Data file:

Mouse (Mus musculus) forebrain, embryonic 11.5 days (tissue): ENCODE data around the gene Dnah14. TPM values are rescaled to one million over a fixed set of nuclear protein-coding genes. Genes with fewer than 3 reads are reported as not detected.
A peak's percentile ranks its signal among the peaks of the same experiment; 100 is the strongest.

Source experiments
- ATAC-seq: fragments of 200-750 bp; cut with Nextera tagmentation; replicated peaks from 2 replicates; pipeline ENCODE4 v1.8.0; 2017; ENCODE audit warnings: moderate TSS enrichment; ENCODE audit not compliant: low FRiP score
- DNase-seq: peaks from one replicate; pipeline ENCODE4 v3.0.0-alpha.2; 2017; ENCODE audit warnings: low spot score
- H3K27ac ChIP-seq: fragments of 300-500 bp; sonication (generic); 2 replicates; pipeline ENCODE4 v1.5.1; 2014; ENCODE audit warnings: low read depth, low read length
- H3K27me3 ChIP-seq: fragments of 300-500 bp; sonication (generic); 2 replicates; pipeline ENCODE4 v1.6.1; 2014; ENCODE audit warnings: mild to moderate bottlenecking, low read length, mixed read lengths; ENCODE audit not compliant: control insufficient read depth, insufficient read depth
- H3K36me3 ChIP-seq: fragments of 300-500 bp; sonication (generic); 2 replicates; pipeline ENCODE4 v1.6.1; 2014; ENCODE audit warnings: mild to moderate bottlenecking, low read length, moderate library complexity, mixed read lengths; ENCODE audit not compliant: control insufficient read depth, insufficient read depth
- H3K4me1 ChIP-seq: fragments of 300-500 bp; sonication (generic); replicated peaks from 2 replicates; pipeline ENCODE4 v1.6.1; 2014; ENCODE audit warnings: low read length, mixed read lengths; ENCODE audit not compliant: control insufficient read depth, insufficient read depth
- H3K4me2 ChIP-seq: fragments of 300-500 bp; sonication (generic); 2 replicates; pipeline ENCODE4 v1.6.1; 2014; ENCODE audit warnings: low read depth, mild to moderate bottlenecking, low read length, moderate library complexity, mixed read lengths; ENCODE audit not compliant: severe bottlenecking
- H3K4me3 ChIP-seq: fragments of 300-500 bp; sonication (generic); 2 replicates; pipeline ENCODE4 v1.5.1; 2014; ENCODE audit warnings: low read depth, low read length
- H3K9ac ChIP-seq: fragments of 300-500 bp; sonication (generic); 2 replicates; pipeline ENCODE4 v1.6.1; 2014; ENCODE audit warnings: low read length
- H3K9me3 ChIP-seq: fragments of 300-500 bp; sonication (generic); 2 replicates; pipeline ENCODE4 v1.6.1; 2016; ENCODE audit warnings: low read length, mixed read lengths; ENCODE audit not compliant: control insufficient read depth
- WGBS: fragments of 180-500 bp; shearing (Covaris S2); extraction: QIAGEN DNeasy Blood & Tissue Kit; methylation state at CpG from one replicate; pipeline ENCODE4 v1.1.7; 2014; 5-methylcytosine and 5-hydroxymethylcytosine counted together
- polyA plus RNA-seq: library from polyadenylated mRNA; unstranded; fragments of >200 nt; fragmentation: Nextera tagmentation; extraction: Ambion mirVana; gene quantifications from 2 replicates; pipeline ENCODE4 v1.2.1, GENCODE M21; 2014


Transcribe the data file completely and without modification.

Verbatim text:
Mouse (Mus musculus) forebrain, embryonic 11.5 days (tissue): ENCODE data around the gene Dnah14. TPM values are rescaled to one million over a fixed set of nuclear protein-coding genes. Genes with fewer than 3 reads are reported as not detected.
A peak's percentile ranks its signal among the peaks of the same experiment; 100 is the strongest.

Source experiments
- ATAC-seq: fragments of 200-750 bp; cut with Nextera tagmentation; replicated peaks from 2 replicates; pipeline ENCODE4 v1.8.0; 2017; ENCODE audit warnings: moderate TSS enrichment; ENCODE audit not compliant: low FRiP score
- DNase-seq: peaks from one replicate; pipeline ENCODE4 v3.0.0-alpha.2; 2017; ENCODE audit warnings: low spot score
- H3K27ac ChIP-seq: fragments of 300-500 bp; sonication (generic); 2 replicates; pipeline ENCODE4 v1.5.1; 2014; ENCODE audit warnings: low read depth, low read length
- H3K27me3 ChIP-seq: fragments of 300-500 bp; sonication (generic); 2 replicates; pipeline ENCODE4 v1.6.1; 2014; ENCODE audit warnings: mild to moderate bottlenecking, low read length, mixed read lengths; ENCODE audit not compliant: control insufficient read depth, insufficient read depth
- H3K36me3 ChIP-seq: fragments of 300-500 bp; sonication (generic); 2 replicates; pipeline ENCODE4 v1.6.1; 2014; ENCODE audit warnings: mild to moderate bottlenecking, low read length, moderate library complexity, mixed read lengths; ENCODE audit not compliant: control insufficient read depth, insufficient read depth
- H3K4me1 ChIP-seq: fragments of 300-500 bp; sonication (generic); replicated peaks from 2 replicates; pipeline ENCODE4 v1.6.1; 2014; ENCODE audit warnings: low read length, mixed read lengths; ENCODE audit not compliant: control insufficient read depth, insufficient read depth
- H3K4me2 ChIP-seq: fragments of 300-500 bp; sonication (generic); 2 replicates; pipeline ENCODE4 v1.6.1; 2014; ENCODE audit warnings: low read depth, mild to moderate bottlenecking, low read length, moderate library complexity, mixed read lengths; ENCODE audit not compliant: severe bottlenecking
- H3K4me3 ChIP-seq: fragments of 300-500 bp; sonication (generic); 2 replicates; pipeline ENCODE4 v1.5.1; 2014; ENCODE audit warnings: low read depth, low read length
- H3K9ac ChIP-seq: fragments of 300-500 bp; sonication (generic); 2 replicates; pipeline ENCODE4 v1.6.1; 2014; ENCODE audit warnings: low read length
- H3K9me3 ChIP-seq: fragments of 300-500 bp; sonication (generic); 2 replicates; pipeline ENCODE4 v1.6.1; 2016; ENCODE audit warnings: low read length, mixed read lengths; ENCODE audit not compliant: control insufficient read depth
- WGBS: fragments of 180-500 bp; shearing (Covaris S2); extraction: QIAGEN DNeasy Blood & Tissue Kit; methylation state at CpG from one replicate; pipeline ENCODE4 v1.1.7; 2014; 5-methylcytosine and 5-hydroxymethylcytosine counted together
- polyA plus RNA-seq: library from polyadenylated mRNA; unstranded; fragments of >200 nt; fragmentation: Nextera tagmentation; extraction: Ambion mirVana; gene quantifications from 2 replicates; pipeline ENCODE4 v1.2.1, GENCODE M21; 2014